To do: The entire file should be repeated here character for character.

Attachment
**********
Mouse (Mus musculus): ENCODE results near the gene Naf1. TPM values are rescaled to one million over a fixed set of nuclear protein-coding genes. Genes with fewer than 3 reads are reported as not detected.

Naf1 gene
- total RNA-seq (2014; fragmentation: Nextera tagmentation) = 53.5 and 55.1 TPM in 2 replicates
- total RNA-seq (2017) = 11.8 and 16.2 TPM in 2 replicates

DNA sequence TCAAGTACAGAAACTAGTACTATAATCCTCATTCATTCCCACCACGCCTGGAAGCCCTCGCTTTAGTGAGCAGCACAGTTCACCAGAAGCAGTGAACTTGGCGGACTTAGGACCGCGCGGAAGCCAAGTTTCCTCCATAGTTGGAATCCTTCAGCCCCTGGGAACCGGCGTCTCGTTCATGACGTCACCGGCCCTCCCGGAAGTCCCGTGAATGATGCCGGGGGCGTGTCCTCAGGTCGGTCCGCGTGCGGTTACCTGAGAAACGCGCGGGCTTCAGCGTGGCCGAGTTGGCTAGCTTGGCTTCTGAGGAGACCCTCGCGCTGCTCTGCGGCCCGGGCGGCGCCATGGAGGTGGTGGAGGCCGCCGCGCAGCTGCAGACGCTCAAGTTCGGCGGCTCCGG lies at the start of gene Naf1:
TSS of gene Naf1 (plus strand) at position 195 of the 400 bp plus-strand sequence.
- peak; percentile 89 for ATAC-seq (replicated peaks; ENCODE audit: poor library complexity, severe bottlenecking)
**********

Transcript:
Mouse (Mus musculus): ENCODE results near the gene Naf1. TPM values are rescaled to one million over a fixed set of nuclear protein-coding genes. Genes with fewer than 3 reads are reported as not detected.

Naf1 gene
- total RNA-seq (2014; fragmentation: Nextera tagmentation) = 53.5 and 55.1 TPM in 2 replicates
- total RNA-seq (2017) = 11.8 and 16.2 TPM in 2 replicates

DNA sequence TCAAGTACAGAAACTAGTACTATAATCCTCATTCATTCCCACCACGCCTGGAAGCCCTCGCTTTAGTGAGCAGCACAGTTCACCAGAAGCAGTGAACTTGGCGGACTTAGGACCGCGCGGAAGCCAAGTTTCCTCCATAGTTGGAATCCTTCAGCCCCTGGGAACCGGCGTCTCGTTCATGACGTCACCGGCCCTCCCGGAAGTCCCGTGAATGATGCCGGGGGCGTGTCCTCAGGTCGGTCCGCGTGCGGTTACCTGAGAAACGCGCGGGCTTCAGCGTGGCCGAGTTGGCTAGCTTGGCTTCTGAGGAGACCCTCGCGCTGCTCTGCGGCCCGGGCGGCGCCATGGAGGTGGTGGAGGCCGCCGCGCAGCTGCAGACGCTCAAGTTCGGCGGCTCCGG lies at the start of gene Naf1:
TSS of gene Naf1 (plus strand) at position 195 of the 400 bp plus-strand sequence.
- peak; percentile 89 for ATAC-seq (replicated peaks; ENCODE audit: poor library complexity, severe bottlenecking)